Scientists are warning that a species of malaria could switch from targeting monkeys to humans.
Macaques in south east Asia are a vast source of Plasmodium knowlesi which can spread to people, they write in PLoS Pathogens.
They believe that growing human populations and increased deforestation in the region could lead to the parasite switching host.
But those changes could also reduce the spread of the disease.
Around one million people die each year as a result of malaria.
It is caused by parasites and is spread by mosquitoes when they drink blood.
P. knowlesi is known as the fifth malarial parasite in humans.
It mostly exists in monkeys, however, there have been human cases and it has been shown in the laboratory to be able to spread from human to human.
In south east Asia, the macaques are the second most common primate after humans.
Blood tests on 108 wild macaques showed that more than three quarters were infected with the malaria parasite.
Professor Balbir Singh, from the Malaria Research Centre at Universiti Malaysia Sarawak, told the BBC: "they are a huge reservoir of Plasmodium knowlesi."
Genetic analysis showed that P. knowlesi had existed in monkeys since before humans settled in south east Asia. The researchers said humans were being infected from the 'reservoir', rather than the disease spreading between humans.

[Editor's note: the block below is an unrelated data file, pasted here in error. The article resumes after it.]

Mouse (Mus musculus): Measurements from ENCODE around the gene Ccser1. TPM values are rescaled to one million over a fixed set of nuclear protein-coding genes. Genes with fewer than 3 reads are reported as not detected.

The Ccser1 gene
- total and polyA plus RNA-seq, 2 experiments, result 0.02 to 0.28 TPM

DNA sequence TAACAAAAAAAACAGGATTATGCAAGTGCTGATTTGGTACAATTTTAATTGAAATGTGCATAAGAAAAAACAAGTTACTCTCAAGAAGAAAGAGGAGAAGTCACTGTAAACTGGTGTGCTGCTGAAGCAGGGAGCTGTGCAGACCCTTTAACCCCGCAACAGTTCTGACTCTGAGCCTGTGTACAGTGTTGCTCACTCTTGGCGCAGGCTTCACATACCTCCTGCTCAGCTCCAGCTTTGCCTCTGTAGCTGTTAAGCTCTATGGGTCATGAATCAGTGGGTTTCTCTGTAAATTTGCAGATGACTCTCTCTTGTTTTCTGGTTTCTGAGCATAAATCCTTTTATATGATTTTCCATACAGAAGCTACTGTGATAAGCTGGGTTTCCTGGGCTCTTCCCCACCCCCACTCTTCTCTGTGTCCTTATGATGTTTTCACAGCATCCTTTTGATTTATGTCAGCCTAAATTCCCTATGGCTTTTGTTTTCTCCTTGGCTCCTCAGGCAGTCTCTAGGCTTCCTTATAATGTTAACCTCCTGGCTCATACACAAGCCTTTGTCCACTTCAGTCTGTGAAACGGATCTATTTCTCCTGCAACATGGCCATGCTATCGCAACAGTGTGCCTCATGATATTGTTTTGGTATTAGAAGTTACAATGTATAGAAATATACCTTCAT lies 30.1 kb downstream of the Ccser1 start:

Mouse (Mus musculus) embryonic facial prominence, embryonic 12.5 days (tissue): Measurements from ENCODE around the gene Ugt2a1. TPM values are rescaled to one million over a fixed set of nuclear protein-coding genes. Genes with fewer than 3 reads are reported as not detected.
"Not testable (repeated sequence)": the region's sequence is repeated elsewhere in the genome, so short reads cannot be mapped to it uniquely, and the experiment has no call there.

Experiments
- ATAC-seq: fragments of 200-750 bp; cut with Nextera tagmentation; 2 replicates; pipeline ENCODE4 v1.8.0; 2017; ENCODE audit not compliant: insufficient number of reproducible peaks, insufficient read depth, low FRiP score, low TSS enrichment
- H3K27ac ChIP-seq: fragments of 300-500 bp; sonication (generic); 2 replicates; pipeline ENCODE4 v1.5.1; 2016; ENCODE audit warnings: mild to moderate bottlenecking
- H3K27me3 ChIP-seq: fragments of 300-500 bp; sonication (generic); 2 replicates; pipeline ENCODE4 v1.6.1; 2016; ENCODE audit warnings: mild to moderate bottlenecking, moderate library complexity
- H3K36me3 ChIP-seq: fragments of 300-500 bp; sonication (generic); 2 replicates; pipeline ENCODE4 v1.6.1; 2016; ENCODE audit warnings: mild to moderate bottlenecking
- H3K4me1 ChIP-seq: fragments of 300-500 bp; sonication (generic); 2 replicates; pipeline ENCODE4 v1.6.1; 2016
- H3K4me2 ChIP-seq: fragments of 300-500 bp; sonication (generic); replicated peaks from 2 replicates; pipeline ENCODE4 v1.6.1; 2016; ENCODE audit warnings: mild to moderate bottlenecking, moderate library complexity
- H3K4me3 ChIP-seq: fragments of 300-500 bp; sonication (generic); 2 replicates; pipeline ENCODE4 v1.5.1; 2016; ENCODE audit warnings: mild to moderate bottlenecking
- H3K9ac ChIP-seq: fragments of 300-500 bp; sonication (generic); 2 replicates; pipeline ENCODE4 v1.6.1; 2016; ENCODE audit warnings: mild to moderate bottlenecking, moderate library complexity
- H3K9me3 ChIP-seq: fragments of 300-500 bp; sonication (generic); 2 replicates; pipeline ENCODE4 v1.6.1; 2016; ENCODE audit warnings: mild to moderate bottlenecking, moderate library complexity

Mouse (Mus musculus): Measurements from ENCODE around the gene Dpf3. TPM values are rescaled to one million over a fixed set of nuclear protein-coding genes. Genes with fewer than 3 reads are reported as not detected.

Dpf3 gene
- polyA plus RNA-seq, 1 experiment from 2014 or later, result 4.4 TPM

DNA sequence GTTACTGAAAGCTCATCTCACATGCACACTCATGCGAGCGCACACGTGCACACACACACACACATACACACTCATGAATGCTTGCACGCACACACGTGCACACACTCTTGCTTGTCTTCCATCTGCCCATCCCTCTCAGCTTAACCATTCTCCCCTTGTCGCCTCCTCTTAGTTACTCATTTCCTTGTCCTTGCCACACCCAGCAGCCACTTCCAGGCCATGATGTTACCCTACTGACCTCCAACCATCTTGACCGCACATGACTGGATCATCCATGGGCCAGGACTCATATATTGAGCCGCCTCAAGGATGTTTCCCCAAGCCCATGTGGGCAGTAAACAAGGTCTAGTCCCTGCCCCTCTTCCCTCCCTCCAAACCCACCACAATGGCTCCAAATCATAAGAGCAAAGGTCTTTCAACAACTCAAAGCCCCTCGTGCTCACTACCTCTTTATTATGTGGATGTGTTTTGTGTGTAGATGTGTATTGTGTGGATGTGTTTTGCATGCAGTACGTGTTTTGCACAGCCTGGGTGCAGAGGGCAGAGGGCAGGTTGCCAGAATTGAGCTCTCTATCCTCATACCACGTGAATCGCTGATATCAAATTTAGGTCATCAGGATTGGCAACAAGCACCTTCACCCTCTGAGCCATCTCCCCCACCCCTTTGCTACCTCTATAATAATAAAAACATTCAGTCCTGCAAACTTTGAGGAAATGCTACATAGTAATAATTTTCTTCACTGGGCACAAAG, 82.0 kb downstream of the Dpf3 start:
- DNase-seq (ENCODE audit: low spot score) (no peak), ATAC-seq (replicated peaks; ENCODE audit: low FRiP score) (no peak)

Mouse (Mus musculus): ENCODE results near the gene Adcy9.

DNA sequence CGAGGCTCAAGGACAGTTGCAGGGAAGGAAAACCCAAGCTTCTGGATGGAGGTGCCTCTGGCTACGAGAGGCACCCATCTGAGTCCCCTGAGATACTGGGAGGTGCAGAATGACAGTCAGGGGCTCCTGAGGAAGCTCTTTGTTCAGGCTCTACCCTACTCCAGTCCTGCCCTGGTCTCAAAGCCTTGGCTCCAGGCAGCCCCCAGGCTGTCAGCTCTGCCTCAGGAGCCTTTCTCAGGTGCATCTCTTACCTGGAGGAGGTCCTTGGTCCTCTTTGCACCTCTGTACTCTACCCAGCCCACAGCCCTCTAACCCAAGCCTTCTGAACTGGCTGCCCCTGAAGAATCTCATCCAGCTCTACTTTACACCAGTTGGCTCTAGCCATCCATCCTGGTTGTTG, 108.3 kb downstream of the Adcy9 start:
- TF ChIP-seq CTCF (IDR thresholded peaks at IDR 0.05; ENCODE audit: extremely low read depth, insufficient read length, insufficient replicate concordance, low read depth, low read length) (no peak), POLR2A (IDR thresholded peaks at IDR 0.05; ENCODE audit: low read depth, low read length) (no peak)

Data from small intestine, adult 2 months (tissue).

Prof Singh raised concerns about what could happen in the future: "We don't know how mosquito behaviour will change.
"With increasing human populations and deforestation we may get a shift to humans. The number of malaria cases is coming down so there is also decreased immunity. Or would deforestation reduce numbers? It could go either way."
Dr Hilary Ranson, from the Liverpool School of Tropical Medicine, said: "It seems a very reasonable thing to speculate.
"Deforestation or any perturbation of the ecosystem frequently leads to humans being exposed to an expanded range of biting insects and the pathogens they transmit, yellow fever is a good example of this."
She said if humans catch the parastite more often then P knowlesi may evolve to target humans.
"To me the important message is that disruption of the environment exposes people to a range of known and potentially unknown pathogens transmitted by blood feeding insects that do not typically feed on humans" she added.